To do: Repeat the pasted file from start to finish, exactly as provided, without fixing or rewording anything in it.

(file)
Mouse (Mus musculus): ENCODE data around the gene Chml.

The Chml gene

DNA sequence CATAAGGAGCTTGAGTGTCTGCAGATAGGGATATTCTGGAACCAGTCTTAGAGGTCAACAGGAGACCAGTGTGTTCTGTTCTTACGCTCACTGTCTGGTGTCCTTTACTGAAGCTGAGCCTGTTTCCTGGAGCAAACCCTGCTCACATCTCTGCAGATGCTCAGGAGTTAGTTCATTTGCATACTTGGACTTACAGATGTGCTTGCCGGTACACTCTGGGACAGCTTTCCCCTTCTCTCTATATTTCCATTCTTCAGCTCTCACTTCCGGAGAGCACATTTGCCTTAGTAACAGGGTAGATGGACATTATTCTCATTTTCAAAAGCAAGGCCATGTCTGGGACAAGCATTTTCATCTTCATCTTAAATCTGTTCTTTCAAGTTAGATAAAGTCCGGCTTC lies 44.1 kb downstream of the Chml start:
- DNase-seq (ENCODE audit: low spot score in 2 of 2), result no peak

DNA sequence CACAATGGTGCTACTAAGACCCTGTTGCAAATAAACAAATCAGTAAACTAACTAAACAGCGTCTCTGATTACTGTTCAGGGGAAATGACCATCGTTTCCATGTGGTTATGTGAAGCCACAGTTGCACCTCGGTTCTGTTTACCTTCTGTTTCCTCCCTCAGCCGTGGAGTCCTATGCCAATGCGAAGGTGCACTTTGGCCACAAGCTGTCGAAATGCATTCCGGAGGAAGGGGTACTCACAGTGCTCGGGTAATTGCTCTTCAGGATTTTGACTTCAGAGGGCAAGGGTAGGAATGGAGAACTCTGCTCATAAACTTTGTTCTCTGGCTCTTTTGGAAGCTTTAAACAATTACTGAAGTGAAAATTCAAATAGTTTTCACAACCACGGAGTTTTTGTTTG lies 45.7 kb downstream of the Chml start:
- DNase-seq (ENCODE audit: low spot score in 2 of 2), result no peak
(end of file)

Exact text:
Mouse (Mus musculus): ENCODE data around the gene Chml.

The Chml gene

DNA sequence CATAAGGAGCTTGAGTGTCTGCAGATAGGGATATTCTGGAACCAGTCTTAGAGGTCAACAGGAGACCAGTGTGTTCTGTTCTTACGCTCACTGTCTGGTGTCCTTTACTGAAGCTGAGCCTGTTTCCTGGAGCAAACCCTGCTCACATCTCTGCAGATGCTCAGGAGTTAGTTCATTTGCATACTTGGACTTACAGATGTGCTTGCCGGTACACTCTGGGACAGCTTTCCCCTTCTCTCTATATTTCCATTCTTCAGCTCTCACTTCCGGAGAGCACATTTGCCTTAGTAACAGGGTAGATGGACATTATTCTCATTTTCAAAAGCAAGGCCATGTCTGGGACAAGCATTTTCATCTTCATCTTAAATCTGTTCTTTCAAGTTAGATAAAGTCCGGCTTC lies 44.1 kb downstream of the Chml start:
- DNase-seq (ENCODE audit: low spot score in 2 of 2), result no peak

DNA sequence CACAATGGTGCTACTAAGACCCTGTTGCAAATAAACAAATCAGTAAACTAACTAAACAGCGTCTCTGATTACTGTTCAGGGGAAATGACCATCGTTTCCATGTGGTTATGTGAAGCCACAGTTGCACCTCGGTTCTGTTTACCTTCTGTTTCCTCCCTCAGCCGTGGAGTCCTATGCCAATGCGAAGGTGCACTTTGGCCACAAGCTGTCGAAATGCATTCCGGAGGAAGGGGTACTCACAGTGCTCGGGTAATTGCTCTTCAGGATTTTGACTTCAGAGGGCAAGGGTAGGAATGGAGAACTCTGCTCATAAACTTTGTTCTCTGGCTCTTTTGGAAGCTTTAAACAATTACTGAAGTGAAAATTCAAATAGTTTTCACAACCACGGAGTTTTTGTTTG lies 45.7 kb downstream of the Chml start:
- DNase-seq (ENCODE audit: low spot score in 2 of 2), result no peak